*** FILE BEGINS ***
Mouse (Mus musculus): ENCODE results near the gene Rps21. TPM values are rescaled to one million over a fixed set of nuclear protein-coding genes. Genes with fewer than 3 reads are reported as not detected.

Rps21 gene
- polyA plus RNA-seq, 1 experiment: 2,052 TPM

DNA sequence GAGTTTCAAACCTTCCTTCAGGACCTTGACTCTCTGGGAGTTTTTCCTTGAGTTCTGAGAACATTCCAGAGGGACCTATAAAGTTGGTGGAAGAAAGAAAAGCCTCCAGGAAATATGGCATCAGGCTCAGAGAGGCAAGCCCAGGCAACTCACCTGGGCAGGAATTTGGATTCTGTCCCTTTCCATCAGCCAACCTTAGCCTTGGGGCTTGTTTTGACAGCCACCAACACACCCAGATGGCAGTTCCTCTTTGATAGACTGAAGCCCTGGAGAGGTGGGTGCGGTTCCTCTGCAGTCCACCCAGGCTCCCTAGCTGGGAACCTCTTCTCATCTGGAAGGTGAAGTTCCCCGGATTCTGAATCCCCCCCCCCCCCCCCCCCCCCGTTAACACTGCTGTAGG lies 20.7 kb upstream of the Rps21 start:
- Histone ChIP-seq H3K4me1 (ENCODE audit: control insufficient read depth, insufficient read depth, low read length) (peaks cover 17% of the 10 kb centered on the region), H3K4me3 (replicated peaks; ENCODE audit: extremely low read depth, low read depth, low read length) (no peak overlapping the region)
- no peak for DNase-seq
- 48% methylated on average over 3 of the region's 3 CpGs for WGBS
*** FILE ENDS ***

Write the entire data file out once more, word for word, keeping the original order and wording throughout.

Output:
Mouse (Mus musculus): ENCODE results near the gene Rps21. TPM values are rescaled to one million over a fixed set of nuclear protein-coding genes. Genes with fewer than 3 reads are reported as not detected.

Rps21 gene
- polyA plus RNA-seq, 1 experiment: 2,052 TPM

DNA sequence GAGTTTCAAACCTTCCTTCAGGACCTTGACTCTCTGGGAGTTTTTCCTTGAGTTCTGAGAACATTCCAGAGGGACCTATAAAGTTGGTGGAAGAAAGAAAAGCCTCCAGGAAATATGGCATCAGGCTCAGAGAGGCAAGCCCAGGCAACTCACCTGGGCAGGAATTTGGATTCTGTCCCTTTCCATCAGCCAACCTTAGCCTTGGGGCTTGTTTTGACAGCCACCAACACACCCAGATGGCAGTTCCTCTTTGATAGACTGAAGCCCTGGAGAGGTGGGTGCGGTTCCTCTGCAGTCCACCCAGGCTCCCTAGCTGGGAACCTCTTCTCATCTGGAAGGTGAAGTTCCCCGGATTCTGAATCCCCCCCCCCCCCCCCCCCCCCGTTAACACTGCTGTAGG lies 20.7 kb upstream of the Rps21 start:
- Histone ChIP-seq H3K4me1 (ENCODE audit: control insufficient read depth, insufficient read depth, low read length) (peaks cover 17% of the 10 kb centered on the region), H3K4me3 (replicated peaks; ENCODE audit: extremely low read depth, low read depth, low read length) (no peak overlapping the region)
- no peak for DNase-seq
- 48% methylated on average over 3 of the region's 3 CpGs for WGBS